The existence and persistent functioning of street gangs have been addressed by criminologists by various theoretical approaches aimed at explaining the logic of the process of gangs’ formation and the reason to offend. Multiple factors have been addressed in research to explain the motivation for people to join gangs and commit crimes. In particular, these factors include biological, psychological, cultural, and social. The identification and proper addressing of these factors within corresponding theoretical frameworks allow for explaining the driving forces behind the formation of street gangs, and their members tend to manifest delinquent behaviors. This paper will address key approaches used in criminology to theorize street gangs.
From a biological and psychological perspective, the issues of human development are primarily considered to explain delinquency in general and gang membership in particular. Indeed, from a merely biological perspective, criminologists assert that a particular biological condition might be a factor of predisposition to criminal behavior. Psychological development, in this regard, is a decisive element since people at different stages of their personality formation and overall psychological advancement experience different changes that might contribute to the likelihood of gang formation. Indeed, according to Griffith and Howell (2016), a number of developmental theories apply to explain street gangs’ formation and functioning as criminal settings.
One such developmental theory is the life-course developmental theory which asserts that at different stages of life, people have a different levels of a tendency to engage in gangs. Indeed, since affiliation with a group and bonding plays a significant role in the life of teenagers, this population engages in street gang life. Such membership becomes a turning point of involvement in criminal life, causing a vicious circle of delinquency (Griffith & Howell, 2016). Another development-related theory that similarly addresses the vicious circle of criminal behavior in a gang is the interactional theory. It is associated with the decisive role of interacting domains, such as family, neighborhood, or school, which predetermine the formation of gangs and individuals’ participation in them (Griffith & Howell, 2016). Notably, the multiple marginality theory explains street gang existence and criminality as a result of the marginalization of individuals within “social, cultural, ecological, and economical” domains (Griffith & Howell, 2016, p. 98). Groups of such marginalized youth have a high level of likelihood of organizing in gangs and committing crimes.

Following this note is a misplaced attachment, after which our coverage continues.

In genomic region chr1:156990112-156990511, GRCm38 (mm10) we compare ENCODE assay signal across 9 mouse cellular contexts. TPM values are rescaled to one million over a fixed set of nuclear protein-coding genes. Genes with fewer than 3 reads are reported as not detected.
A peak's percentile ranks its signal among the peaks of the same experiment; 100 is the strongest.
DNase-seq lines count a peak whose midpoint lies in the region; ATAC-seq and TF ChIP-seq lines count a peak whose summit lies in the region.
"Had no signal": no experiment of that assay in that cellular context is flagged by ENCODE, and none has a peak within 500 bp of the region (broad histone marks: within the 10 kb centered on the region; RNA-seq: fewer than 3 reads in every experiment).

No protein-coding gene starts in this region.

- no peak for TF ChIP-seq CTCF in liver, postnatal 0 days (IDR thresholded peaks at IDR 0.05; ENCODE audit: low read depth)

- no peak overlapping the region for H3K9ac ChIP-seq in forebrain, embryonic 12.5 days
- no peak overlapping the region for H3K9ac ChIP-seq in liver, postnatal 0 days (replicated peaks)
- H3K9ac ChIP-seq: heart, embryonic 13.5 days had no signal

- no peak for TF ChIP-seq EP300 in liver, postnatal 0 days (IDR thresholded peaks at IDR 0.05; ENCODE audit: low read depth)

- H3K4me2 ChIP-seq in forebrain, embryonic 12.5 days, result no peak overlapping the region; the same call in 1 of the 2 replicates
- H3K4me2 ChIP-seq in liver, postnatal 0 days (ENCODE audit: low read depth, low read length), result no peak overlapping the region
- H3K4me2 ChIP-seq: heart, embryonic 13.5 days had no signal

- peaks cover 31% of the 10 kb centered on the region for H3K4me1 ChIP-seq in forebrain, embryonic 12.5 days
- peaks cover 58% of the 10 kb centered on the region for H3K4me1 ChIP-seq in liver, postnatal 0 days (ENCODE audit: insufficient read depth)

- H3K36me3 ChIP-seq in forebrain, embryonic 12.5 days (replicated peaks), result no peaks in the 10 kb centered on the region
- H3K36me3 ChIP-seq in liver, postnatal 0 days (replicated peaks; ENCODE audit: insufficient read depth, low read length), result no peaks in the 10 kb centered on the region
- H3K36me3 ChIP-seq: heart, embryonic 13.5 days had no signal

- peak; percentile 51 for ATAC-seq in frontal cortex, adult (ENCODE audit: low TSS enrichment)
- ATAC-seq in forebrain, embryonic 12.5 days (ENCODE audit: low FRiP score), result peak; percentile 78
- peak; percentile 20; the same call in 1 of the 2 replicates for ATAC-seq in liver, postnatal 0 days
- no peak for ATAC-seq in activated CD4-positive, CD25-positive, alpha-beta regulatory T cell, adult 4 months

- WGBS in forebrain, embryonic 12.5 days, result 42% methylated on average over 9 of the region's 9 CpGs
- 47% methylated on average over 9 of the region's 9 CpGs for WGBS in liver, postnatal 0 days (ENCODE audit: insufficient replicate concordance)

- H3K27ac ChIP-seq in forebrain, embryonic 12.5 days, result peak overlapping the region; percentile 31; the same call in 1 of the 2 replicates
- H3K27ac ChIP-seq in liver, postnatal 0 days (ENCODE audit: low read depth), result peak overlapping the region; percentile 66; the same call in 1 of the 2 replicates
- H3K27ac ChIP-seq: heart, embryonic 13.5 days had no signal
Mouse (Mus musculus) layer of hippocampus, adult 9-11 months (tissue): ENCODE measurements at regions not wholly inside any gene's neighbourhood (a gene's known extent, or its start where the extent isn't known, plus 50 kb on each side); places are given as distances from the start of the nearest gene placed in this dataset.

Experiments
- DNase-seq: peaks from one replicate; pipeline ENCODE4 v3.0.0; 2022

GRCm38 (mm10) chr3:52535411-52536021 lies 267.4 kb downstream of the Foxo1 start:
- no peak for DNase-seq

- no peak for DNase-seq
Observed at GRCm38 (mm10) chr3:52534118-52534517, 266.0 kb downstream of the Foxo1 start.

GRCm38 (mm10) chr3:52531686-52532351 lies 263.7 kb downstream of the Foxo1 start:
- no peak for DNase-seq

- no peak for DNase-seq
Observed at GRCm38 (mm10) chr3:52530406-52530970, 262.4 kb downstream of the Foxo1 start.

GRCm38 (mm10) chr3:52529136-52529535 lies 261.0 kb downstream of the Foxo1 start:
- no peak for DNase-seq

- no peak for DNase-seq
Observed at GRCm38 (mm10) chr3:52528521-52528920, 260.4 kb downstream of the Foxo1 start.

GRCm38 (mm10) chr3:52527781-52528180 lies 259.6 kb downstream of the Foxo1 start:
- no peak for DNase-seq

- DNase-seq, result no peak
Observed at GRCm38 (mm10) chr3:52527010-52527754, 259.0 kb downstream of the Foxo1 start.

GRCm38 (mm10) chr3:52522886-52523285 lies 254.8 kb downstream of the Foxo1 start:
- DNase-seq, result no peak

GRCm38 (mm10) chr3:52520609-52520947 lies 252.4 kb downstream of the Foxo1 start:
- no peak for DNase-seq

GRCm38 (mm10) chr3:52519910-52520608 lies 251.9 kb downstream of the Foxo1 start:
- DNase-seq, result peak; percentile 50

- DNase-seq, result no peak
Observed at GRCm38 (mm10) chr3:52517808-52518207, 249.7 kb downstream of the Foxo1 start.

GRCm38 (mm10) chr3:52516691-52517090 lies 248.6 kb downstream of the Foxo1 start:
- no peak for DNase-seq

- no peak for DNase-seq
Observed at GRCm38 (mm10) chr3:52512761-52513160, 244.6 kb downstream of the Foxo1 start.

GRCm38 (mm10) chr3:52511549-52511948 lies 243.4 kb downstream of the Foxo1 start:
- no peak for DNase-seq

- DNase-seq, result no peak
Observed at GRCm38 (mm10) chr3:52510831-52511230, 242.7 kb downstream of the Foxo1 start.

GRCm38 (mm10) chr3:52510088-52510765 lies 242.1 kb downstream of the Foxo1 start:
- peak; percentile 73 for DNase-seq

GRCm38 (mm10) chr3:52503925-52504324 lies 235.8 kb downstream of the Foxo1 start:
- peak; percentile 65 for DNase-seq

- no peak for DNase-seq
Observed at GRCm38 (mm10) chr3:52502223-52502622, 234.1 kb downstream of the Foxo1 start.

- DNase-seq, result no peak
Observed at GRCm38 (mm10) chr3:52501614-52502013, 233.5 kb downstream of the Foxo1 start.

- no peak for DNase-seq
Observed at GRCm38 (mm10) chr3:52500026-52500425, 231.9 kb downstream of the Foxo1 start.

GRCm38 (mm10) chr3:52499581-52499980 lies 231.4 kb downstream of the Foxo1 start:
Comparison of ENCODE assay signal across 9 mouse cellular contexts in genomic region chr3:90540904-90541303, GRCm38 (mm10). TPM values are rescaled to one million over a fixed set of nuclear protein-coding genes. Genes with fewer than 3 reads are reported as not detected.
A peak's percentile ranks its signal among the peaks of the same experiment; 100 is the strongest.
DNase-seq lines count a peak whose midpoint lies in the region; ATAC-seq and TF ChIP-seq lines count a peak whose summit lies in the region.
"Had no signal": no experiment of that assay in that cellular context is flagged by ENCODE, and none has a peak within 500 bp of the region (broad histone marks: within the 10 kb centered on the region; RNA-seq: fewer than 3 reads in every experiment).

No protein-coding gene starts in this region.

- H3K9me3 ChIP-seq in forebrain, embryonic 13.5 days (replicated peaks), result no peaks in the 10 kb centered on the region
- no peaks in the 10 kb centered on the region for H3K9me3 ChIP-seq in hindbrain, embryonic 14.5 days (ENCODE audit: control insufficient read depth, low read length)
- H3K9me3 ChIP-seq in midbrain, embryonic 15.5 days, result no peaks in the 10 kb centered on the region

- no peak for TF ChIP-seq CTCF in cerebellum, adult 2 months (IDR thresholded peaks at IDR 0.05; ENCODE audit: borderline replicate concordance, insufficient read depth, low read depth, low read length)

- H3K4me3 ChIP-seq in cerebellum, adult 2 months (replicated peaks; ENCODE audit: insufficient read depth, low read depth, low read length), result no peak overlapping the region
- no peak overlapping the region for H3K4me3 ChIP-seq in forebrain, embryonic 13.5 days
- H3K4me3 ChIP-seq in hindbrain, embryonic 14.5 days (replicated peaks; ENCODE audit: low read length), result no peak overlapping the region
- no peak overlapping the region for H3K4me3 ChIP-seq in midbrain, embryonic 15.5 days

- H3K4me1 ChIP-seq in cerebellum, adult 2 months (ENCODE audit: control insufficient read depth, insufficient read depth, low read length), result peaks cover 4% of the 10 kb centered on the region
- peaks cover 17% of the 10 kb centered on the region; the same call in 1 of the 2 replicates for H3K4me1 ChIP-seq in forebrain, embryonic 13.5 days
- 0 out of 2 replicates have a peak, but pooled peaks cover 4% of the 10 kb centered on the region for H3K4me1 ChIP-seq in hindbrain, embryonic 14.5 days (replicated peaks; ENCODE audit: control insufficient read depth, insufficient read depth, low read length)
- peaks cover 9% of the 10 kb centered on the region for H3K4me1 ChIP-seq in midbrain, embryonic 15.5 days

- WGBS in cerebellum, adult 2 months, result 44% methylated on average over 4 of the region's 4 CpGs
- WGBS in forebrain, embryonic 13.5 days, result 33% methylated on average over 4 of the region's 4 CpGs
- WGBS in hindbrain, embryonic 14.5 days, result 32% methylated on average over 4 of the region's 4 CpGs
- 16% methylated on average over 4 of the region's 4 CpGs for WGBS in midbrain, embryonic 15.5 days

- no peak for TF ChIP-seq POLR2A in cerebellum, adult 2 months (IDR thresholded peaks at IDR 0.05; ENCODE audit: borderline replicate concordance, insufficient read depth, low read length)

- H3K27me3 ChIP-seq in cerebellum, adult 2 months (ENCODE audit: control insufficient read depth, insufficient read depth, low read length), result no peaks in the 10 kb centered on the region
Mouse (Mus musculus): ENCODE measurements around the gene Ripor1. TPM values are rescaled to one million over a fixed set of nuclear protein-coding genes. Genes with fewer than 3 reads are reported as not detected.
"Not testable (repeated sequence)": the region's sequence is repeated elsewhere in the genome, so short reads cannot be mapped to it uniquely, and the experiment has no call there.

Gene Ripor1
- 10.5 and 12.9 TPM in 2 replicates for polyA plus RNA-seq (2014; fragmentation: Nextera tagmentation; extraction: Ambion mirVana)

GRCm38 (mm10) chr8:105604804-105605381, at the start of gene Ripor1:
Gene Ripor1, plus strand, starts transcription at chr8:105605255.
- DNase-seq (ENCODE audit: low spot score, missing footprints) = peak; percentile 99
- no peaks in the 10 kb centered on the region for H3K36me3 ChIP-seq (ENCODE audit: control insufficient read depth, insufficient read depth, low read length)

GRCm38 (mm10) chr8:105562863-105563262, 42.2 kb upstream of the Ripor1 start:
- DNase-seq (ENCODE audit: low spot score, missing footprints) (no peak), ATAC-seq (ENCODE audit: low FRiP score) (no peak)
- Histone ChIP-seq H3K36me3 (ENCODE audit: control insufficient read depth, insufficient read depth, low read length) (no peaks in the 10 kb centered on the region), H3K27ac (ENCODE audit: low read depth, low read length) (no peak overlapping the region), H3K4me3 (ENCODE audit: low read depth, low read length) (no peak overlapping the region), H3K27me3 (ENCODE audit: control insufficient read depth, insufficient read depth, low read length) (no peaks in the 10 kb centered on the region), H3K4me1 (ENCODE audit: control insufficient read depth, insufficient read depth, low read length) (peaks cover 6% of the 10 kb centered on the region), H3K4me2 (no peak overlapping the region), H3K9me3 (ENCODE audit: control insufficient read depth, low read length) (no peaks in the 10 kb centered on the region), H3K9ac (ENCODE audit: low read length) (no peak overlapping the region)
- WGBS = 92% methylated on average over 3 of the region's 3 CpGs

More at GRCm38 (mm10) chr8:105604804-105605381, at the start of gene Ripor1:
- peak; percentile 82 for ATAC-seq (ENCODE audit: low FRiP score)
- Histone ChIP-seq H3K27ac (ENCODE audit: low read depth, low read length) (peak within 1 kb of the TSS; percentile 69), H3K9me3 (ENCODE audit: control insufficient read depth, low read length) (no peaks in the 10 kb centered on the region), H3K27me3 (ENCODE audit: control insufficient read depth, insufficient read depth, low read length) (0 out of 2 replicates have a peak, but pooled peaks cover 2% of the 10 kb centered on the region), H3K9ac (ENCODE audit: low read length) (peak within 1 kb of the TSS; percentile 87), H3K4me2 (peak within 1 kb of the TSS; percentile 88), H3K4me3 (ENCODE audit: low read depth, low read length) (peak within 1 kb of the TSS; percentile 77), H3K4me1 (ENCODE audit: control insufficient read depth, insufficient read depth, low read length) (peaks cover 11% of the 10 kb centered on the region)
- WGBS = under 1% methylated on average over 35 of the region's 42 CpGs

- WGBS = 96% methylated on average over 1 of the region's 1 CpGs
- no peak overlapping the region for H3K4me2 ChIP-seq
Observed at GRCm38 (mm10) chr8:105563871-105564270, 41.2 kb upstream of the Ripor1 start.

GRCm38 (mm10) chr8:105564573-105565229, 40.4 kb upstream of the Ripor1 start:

Apart from developmental theories, cultural and social factors play an essential role in street gang formation. In particular, the social learning theory, which is currently one of the leading approaches to gang research, deals with the interaction between an individual and society. According to Stodolska et al. (2019), the social learning theory asserts that “criminal values are learned by association and outlines the mechanisms by which the learning occurs” (pp. 280-281). The combination of the social structure, interaction between individuals, and the conditions that are validating conformity to deviant behavior reinforce criminal activity and gang membership as the result of social learning.
In conclusion, the presented review of theories behind the formation and criminal behavior in street gangs allows for determining several decisive factors. They include biological, psychological, cultural, and social ones, which ultimately contribute to the theorization of gangs and crime. Developmental theories incorporating biological and psychological processes assert that people at different stages in life are more predisposed to gang membership and delinquency. From a cultural and social perspective, marginalization and neighborhood culture, as well as social learning opportunities, play a pivotal role in the formation of street gangs. The discussion of these theories contributes to the understanding of the gangs and the means for their prevention.
Griffith, E., & Howell, J. C. (2016). Gangs in America’s communities. SAGE Publications.
Stodolska, M., Berdychevsky, L., & Shinew, K. J. (2019). Gangs and deviant leisure. Leisure Sciences, 41(4), 278-293.